NETBible KJV GRK-HEB XRef Arts Hymns
  Discovery Box

Lamentations 2:2-3

Context

ב (Bet)

2:2 The Lord 1  destroyed 2  mercilessly 3 

all the homes of Jacob’s descendants. 4 

In his anger he tore down

the fortified cities 5  of Daughter Judah.

He knocked to the ground and humiliated

the kingdom and its rulers. 6 

ג (Gimel)

2:3 In fierce anger 7  he destroyed 8 

the whole army 9  of Israel.

He withdrew his right hand 10 

as the enemy attacked. 11 

He was like a raging fire in the land of Jacob; 12 

it consumed everything around it. 13 

1 tc The MT reads אֲדֹנָי (’adonay, “the Lord”) here rather than יהוה (YHWH, “the Lord”). See the tc note at 1:14.

2 tn Heb “has swallowed up.”

3 tc The Kethib is written לֹא חָמַל (lokhamal, “without mercy”), while the Qere reads וְלֹא חָמַל (vÿlokhamal, “and he has shown no mercy”). The Kethib is followed by the LXX, while the Qere is reflected in many Hebrew mss and the ancient versions (Syriac Peshitta, Aramaic Targum, Latin Vulgate). The English versions are split between the Kethib: “The Lord swallowed all the dwellings of Jacob without mercy” (cf. RSV, NRSV, NIV, TEV, NJPS) and the Qere: “The Lord swallowed all the dwellings of Jacob, and has shown no mercy” (cf. KJV, NASB, CEV). As these words occur between a verb and its object (חָמַל [khamal] is not otherwise followed by אֵת [’et, direct object marker]), an adverbial reading is the most natural, although interrupting the sentence with an insertion is possible. Compare 2:17, 21; 3:43. In contexts of harming, to show mercy often means to spare from harm.

4 tn Heb “all the dwellings of Jacob.”

5 tn Heb “the strongholds.”

6 tn Heb “He brought down to the ground in disgrace the kingdom and its princes.” The verbs חִלֵּלהִגִּיע (higgi’…khillel, “he has brought down…he has profaned”) function as a verbal hendiadys, as the absence of the conjunction ו (vav) suggests. The first verb retains its full verbal force, while the second functions adverbially: “he has brought down [direct object] in disgrace.”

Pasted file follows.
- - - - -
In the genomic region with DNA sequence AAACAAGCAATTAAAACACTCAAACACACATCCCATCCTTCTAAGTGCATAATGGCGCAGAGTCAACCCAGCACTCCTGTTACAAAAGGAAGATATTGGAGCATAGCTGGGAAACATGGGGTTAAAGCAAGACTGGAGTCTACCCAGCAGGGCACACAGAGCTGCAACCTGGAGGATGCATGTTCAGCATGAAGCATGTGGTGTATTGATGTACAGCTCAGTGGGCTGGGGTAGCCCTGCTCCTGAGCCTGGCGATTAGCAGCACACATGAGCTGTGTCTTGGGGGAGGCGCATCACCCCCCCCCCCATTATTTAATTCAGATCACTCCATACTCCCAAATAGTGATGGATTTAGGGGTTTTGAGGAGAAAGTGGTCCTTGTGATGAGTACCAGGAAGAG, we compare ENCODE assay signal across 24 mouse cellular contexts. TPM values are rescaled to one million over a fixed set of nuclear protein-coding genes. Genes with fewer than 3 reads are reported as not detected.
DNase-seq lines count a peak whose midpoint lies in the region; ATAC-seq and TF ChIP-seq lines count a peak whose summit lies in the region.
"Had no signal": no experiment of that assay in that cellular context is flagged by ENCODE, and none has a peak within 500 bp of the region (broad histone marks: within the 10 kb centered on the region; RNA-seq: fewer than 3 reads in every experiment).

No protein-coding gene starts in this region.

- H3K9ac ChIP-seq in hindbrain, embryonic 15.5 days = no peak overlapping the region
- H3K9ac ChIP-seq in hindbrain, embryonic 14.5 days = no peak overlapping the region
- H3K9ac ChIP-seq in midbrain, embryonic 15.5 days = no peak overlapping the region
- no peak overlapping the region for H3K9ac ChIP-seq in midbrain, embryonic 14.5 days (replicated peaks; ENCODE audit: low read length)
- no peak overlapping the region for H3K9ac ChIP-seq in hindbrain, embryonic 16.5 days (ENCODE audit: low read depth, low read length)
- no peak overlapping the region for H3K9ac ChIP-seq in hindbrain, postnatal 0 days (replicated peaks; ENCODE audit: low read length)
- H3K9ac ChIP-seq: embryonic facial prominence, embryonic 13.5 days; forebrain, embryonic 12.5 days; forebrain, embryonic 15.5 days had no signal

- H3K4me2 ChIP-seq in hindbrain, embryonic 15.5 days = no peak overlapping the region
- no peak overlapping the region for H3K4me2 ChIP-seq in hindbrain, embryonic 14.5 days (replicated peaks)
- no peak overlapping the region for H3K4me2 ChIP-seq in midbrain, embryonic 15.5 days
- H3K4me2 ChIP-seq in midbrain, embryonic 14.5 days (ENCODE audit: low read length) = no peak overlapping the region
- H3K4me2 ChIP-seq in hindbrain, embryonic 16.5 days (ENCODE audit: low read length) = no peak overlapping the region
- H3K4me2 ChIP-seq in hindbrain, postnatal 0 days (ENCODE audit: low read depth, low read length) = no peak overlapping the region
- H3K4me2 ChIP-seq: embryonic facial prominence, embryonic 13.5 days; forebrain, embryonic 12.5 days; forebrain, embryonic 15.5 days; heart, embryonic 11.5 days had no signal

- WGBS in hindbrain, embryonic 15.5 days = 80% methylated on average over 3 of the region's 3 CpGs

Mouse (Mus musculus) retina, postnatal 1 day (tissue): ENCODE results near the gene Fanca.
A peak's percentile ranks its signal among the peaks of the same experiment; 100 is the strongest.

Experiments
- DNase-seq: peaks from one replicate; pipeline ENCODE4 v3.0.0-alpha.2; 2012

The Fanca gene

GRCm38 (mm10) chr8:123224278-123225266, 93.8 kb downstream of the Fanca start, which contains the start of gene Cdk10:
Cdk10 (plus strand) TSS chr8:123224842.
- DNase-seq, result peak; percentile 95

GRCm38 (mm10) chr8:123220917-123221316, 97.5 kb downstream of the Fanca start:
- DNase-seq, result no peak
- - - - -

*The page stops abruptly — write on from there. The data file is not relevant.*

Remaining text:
7 tc The MT reads אַף (’af, “anger”), while the ancient versions (LXX, Syriac Peshitta, Latin Vulgate) reflect אַפּוֹ (’appo, “His anger”). The MT is the more difficult reading syntactically, while the ancient versions are probably smoothing out the text.

8 tn Heb “cut off, scattered.”

9 tn Heb “every horn of Israel.” The term “horn” (קֶרֶן, qeren) normally refers to the horn of a bull, one of the most powerful animals in ancient Israel. This term is often used figuratively as a symbol of strength, usually in reference to the military might of an army (Deut 33:17; 1 Sam 2:1, 10; 2 Sam 22:3; Pss 18:3; 75:11; 89:18, 25; 92:11; 112:9; 1 Chr 25:5; Jer 48:25; Lam 2:3, 17; Ezek 29:21) (BDB 901 s.v. 2), just as warriors are sometimes figuratively described as “bulls.” Cutting off the “horn” is a figurative expression for destroying warriors (Jer 48:25; Ps 75:10 [HT 11]).

10 tn Heb “he caused his right hand to turn back.” The implication in such contexts is that the Lord’s right hand protects his city. This image of the right hand is consciously reversed in 2:4.

11 tn Heb “from the presence of the enemy.” This figurative expression refers to the approach of the attacking army.

12 tn Heb “he burned in Jacob like a flaming fire.”

13 tn Or “He burned against Jacob, like a raging fire consumes all around.”



TIP #06: On Bible View and Passage View, drag the yellow bar to adjust your screen. [ALL]
created in 0.10 seconds
powered by bible.org